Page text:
Black to the Fitness Basics

Working from home or even committed to a hybrid schedule due to the Coronavirus pandemic may leave some people less inclined to work out.

“It was hard to see what people were doing while in their house,” said Catherine Black, who oversees Environmental Health and Safety’s (EHS) Ergonomics program.

Catherine helps to ensure sufficient solutions for comfort can be implemented to improve the workplace. Working on campus, she says, still presents its challenges.

“It frustrates me,” Black said. “Some people are in so much pain and to see them sitting for long periods of time had me concerned.”

The environmental safety officer took over the program more than a decade ago, in an effort to get people moving while at work. The work of Dr. Bernadette Melnyk, Ohio State’s university chief wellness officer, encouraged her to make the commitment.

“You can work out after work, but it will not change the dynamics of sitting for hours at a time,” Black said.

According to the Mayo Clinic, sitting for extended durations causes several health concerns like obesity, increased blood pressure, high blood sugar, excess body fat around the waist and abnormal cholesterol levels that make up metabolic syndrome.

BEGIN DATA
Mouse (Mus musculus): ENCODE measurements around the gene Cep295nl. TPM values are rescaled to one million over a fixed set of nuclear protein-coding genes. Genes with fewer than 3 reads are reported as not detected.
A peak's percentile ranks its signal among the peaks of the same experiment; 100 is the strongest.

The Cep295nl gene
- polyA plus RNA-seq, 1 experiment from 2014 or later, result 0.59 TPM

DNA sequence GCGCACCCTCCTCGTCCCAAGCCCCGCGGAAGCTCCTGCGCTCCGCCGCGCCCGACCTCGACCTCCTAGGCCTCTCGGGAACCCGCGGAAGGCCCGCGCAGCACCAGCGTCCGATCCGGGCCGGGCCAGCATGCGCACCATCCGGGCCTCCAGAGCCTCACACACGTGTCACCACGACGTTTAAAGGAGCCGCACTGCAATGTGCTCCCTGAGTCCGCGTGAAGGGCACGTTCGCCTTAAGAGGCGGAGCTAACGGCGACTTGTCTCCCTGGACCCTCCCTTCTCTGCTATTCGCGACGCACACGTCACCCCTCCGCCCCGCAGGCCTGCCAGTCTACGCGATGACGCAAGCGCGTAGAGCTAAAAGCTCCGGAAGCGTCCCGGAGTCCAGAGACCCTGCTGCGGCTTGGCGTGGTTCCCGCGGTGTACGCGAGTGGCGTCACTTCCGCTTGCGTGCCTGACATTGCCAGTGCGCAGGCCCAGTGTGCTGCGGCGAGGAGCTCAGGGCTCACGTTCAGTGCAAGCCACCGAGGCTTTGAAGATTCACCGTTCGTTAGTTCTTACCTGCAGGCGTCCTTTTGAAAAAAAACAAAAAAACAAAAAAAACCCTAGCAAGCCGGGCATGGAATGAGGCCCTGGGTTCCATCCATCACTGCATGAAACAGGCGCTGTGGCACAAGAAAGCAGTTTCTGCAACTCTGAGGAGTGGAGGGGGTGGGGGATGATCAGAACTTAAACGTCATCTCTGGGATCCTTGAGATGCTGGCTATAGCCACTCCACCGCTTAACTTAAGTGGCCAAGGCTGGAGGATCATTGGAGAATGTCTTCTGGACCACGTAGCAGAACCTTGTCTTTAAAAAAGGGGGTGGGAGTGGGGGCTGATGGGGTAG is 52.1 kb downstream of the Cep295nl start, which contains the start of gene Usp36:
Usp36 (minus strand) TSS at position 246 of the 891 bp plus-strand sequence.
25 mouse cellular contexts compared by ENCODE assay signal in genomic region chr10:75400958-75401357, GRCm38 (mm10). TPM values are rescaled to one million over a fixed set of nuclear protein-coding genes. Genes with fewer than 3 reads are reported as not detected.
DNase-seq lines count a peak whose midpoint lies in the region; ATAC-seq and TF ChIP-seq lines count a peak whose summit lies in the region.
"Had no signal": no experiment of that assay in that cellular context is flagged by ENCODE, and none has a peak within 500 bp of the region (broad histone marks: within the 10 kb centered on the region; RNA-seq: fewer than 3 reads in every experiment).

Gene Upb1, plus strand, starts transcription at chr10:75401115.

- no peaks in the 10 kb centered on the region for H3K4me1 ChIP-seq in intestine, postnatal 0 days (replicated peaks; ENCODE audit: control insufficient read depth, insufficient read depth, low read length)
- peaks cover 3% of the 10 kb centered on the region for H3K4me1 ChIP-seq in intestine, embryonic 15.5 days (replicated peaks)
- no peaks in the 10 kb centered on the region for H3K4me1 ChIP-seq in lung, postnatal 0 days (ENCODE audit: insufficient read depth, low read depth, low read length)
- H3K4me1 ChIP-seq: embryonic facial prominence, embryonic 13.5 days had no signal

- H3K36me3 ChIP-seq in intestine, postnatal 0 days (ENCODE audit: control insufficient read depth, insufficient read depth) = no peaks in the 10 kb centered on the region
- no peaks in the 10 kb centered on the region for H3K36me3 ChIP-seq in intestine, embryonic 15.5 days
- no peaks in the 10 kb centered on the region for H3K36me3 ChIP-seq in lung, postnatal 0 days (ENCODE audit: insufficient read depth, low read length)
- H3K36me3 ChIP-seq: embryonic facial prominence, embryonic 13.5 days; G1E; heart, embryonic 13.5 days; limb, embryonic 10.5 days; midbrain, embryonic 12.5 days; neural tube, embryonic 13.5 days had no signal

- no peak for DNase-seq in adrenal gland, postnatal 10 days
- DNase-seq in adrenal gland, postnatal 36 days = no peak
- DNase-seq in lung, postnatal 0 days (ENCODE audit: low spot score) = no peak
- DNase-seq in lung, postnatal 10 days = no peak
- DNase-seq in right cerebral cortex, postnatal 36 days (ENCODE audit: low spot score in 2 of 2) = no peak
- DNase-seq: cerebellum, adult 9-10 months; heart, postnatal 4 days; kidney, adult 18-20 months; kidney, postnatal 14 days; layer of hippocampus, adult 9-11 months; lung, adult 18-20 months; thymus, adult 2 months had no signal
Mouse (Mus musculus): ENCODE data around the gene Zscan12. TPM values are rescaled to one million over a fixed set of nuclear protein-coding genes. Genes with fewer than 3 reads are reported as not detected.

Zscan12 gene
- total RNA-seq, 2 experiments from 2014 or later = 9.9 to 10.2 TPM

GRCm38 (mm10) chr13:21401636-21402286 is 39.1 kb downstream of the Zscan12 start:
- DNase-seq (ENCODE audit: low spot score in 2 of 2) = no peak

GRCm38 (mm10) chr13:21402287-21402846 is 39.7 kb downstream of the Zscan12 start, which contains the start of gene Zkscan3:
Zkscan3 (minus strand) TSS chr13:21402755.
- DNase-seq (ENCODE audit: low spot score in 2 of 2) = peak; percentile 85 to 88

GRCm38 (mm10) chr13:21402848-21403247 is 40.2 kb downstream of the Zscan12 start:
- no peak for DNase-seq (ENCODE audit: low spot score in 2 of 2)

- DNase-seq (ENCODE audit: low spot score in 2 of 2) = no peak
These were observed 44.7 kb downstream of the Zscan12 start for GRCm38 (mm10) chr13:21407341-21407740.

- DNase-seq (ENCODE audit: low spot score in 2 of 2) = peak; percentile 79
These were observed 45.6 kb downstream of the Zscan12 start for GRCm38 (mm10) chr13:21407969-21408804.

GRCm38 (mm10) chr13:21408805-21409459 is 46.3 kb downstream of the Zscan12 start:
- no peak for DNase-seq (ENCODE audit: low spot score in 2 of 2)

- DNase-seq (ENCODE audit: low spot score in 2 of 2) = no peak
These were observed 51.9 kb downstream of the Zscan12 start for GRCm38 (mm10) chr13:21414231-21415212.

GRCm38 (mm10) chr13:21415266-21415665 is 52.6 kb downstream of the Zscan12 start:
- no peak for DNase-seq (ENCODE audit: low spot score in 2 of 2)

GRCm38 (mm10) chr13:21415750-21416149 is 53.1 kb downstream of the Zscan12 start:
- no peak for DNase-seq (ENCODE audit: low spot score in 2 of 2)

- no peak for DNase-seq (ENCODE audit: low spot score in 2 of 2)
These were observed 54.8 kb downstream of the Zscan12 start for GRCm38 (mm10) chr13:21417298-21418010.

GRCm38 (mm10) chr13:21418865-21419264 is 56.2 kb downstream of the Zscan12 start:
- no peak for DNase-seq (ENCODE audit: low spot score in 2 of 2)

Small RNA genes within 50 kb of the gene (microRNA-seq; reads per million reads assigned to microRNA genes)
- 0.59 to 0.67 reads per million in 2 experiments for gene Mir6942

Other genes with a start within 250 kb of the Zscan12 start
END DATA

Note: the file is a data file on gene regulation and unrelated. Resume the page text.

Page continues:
Black says a typical person that she sees sits for seven hours a day.

Several steps can be taken to improve conditions in the workplace:

  • Raise or lower your chair to help with posture.
  • Stand up and pace around your chair.
  • Change the size of your mouse to fit your hands.
  • Eat a healthy meal for lunch.
  • Drink water to stay hydrated.
  • Take frequent breaks.

Black encourages walking meetings for her coworkers in EHS. They also have standing desks in their department.

The health enhancements don’t stop there. Black also scheduled a nurse to perform biometric screenings in their building on Kinnear Road a week ago. She is in the process of setting up a health station in the facility so participants can check their weight and blood pressure. Participants can even grab a healthy snack.

Buckeye Wellness Innovator is another title she’s had for around 12 years. She got involved to improve the well-being of her coworkers.

“I thought wow! If I become a Buckeye Wellness Innovator, then I’ll be able to ask for money for people that can’t afford new chairs, foot stools or other useful equipment for their office,” Black said.

A strict workout schedule is something she has maintained for a long time. She walks her dog for at least an hour a day.

“I usually walk 10,000 steps a day with my dog,” Black said.

The health enthusiast also meets with a group in her community a couple days per week to jog. She also rides a stationary bike in her basement and joined a gym to add weight training to her regimen.  

Black has tried everything from yoga and Tai chi to even considering belly dancing in the future.

Ohio State offers a variety of health-oriented programs like Your Plan for Health and Black encourages faculty and staff to get involved.